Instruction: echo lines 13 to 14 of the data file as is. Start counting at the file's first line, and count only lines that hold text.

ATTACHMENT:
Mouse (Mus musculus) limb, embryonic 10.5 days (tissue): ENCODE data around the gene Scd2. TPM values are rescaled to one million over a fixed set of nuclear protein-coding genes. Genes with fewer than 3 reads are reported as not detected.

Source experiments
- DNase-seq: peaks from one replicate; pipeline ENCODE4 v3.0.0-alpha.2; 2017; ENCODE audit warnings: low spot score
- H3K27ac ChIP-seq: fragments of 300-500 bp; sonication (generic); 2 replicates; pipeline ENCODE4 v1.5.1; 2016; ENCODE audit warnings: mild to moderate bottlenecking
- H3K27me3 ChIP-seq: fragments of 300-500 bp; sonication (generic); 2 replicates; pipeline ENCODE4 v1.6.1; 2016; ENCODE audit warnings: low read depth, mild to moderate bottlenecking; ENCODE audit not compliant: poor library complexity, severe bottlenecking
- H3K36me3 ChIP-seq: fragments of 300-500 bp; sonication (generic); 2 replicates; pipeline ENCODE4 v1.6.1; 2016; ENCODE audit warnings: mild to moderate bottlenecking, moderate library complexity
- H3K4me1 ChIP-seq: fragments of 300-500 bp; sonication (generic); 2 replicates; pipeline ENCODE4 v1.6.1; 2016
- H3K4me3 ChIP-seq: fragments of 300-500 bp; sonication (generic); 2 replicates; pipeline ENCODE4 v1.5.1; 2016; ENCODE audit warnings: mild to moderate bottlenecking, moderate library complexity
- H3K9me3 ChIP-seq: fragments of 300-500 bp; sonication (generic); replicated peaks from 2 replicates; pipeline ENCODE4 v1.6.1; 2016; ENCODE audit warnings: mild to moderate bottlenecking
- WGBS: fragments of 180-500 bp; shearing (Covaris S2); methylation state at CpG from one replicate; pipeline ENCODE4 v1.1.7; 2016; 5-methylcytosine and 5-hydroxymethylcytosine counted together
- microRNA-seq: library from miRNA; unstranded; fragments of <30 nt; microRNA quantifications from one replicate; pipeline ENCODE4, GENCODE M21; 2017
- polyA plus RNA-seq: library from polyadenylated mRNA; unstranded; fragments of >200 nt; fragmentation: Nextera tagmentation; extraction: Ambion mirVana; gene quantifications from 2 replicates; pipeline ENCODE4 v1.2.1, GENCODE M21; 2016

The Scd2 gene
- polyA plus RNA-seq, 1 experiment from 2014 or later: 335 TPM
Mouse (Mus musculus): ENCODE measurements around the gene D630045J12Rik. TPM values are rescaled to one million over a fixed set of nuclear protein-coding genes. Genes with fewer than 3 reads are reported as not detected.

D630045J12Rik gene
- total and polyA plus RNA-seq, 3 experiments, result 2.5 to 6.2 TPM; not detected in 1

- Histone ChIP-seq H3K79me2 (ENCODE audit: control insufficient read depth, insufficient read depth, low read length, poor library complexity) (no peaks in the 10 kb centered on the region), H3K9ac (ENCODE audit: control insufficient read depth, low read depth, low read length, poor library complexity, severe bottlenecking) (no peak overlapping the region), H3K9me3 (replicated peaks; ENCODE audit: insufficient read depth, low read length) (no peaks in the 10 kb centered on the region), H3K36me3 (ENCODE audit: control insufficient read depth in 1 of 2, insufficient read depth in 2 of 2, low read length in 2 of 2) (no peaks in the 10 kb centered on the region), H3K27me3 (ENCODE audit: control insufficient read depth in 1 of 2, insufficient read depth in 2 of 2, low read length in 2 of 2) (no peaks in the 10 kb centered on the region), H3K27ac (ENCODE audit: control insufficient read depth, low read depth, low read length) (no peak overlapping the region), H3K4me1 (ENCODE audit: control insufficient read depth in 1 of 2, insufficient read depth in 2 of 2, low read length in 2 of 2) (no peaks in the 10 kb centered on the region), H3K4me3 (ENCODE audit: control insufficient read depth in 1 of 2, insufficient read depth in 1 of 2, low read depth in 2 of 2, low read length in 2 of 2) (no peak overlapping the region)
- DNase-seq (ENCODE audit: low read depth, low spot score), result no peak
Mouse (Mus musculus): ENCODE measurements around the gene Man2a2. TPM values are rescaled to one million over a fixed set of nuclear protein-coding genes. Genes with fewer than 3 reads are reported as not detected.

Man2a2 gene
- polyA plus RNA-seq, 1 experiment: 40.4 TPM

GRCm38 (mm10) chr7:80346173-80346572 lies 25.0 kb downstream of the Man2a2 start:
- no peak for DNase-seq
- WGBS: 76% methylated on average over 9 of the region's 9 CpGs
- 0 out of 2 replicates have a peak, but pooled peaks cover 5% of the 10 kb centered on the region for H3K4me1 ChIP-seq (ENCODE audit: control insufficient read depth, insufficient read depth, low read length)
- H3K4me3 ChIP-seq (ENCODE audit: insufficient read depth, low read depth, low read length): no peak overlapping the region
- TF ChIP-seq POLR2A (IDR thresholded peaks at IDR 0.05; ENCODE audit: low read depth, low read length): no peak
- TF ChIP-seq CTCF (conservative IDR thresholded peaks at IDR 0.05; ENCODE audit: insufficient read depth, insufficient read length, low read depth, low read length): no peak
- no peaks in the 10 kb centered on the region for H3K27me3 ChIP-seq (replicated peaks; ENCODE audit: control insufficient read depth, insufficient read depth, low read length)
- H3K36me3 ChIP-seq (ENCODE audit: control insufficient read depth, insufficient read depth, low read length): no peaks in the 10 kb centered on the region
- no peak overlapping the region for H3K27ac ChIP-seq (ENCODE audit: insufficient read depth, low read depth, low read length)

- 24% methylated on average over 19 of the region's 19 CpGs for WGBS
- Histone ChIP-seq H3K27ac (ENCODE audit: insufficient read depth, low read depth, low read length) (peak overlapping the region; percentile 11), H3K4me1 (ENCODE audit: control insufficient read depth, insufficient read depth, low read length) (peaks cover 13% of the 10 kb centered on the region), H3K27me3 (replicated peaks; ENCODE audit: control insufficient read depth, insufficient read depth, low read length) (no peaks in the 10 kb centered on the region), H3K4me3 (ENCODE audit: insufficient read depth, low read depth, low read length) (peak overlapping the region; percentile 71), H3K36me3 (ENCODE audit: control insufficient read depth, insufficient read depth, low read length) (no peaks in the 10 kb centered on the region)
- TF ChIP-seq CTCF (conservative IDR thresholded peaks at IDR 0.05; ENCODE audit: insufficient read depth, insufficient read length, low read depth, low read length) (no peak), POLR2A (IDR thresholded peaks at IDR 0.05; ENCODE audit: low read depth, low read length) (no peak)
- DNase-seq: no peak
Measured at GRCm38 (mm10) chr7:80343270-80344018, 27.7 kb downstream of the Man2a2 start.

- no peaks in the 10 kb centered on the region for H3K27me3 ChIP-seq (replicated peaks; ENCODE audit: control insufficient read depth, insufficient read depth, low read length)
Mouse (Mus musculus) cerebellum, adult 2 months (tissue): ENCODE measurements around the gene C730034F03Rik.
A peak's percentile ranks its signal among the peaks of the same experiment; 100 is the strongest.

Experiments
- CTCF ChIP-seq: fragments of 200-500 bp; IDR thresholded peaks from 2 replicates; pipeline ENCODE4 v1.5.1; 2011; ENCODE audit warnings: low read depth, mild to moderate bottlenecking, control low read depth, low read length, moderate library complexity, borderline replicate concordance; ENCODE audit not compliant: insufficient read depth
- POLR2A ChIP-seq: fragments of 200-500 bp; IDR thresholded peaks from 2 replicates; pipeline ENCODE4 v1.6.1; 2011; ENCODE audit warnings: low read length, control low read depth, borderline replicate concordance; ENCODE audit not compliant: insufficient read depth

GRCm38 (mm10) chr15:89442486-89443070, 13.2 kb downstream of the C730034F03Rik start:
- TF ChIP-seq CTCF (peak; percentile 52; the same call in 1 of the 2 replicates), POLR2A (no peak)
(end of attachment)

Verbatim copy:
The Scd2 gene
- polyA plus RNA-seq, 1 experiment from 2014 or later: 335 TPM